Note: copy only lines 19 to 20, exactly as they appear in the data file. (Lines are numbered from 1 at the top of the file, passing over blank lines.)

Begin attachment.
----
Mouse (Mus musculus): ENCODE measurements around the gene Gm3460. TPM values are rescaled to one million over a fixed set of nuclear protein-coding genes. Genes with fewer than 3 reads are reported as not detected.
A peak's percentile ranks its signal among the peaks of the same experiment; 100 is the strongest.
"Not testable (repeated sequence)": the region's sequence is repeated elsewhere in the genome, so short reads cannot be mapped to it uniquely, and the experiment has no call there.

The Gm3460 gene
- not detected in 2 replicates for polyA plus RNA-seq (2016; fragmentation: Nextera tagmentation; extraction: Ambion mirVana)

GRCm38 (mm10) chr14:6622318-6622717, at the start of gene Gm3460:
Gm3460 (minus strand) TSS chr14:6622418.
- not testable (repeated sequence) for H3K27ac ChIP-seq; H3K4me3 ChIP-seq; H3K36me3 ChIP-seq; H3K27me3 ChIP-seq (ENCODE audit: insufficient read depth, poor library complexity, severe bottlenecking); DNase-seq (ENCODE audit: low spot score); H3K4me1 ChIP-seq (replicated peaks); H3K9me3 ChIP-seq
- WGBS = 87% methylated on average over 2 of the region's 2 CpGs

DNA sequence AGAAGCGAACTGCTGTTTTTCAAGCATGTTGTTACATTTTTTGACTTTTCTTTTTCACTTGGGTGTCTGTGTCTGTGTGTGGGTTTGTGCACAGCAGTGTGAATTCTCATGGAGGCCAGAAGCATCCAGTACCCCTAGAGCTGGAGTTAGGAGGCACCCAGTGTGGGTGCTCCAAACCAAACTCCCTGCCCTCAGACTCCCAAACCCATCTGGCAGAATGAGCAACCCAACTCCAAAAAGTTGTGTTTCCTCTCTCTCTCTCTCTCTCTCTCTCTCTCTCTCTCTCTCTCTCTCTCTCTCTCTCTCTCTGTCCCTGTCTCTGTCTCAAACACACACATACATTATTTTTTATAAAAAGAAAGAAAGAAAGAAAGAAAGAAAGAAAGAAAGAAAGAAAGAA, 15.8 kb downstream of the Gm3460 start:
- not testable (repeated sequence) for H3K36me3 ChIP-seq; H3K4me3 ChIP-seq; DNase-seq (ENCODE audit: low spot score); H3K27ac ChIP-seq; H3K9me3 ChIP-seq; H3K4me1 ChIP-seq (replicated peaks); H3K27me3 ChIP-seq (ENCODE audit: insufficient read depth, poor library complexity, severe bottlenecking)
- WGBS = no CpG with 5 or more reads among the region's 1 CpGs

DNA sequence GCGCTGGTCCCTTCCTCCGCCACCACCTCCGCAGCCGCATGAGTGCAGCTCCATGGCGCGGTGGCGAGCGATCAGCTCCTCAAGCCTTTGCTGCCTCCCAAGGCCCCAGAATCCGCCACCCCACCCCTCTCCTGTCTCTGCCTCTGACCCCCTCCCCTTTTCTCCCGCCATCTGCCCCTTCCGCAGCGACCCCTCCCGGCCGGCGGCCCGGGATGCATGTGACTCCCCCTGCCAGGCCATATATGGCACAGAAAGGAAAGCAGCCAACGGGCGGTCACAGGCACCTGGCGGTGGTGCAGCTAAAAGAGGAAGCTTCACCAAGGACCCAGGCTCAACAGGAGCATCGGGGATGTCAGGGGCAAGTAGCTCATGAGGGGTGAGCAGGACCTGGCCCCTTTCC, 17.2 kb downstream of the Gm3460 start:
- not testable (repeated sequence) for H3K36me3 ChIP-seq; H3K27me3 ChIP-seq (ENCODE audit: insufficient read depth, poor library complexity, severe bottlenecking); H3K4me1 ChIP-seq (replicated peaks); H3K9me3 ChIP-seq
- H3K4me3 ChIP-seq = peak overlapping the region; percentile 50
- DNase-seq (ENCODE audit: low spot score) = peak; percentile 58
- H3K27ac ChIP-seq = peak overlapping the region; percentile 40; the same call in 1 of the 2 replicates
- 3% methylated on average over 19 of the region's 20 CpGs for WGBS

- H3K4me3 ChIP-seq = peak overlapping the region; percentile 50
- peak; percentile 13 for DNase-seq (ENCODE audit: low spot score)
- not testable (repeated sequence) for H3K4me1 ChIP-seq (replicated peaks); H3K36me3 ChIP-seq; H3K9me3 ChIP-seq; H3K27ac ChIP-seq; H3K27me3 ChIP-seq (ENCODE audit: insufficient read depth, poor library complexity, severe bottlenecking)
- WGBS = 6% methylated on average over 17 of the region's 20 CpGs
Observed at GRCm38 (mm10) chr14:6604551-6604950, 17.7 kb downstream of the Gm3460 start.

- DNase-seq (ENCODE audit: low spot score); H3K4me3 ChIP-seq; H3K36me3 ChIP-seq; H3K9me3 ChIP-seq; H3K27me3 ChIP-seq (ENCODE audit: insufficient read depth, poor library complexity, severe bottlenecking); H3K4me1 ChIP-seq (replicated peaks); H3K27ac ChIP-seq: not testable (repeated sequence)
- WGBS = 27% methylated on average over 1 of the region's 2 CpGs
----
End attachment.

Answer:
- H3K4me3 ChIP-seq = peak overlapping the region; percentile 50
- peak; percentile 13 for DNase-seq (ENCODE audit: low spot score)